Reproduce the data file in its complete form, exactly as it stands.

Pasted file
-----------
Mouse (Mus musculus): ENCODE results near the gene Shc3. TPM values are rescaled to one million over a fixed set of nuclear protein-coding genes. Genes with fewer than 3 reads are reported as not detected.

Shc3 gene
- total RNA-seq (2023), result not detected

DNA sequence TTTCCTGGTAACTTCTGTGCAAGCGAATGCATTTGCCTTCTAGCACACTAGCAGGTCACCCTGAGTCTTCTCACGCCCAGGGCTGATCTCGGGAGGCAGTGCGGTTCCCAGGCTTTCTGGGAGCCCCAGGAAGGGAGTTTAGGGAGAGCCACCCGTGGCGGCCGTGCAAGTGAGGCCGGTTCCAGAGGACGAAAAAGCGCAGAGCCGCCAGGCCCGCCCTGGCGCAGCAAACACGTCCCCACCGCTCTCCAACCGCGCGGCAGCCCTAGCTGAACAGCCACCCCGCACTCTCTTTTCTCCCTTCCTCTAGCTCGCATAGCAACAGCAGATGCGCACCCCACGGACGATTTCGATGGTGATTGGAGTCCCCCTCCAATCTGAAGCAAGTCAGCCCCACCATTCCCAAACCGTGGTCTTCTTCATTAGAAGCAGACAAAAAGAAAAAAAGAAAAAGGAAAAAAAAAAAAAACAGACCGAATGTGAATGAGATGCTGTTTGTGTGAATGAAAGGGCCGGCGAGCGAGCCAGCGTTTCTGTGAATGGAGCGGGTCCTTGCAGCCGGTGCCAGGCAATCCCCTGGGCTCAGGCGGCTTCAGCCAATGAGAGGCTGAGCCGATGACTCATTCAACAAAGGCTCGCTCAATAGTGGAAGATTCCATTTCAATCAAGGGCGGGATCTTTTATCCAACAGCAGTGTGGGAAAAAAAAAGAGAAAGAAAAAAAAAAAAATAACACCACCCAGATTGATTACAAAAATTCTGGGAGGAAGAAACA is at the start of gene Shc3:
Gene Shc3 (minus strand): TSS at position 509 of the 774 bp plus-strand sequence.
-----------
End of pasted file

Mouse (Mus musculus): ENCODE results near the gene Shc3. TPM values are rescaled to one million over a fixed set of nuclear protein-coding genes. Genes with fewer than 3 reads are reported as not detected.

Shc3 gene
- total RNA-seq (2023), result not detected

DNA sequence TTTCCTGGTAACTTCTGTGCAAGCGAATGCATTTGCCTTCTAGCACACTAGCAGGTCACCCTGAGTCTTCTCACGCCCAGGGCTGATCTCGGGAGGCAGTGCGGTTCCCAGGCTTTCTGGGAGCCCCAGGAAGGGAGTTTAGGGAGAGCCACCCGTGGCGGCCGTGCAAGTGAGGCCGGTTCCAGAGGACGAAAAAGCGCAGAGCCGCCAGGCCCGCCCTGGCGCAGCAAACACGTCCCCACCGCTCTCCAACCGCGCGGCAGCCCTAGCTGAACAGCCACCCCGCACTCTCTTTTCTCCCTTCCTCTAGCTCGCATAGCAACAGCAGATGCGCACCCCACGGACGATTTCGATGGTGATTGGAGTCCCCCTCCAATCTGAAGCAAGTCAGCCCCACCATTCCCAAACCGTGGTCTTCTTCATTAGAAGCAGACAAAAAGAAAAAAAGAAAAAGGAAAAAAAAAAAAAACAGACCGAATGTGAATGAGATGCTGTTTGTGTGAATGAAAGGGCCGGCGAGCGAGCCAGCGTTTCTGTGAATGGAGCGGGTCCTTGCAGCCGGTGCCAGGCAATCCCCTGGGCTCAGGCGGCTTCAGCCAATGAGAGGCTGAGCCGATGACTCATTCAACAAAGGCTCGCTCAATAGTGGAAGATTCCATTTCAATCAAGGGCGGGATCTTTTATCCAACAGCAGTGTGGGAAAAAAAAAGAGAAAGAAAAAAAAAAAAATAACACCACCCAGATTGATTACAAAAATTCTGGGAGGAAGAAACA is at the start of gene Shc3:
Gene Shc3 (minus strand): TSS at position 509 of the 774 bp plus-strand sequence.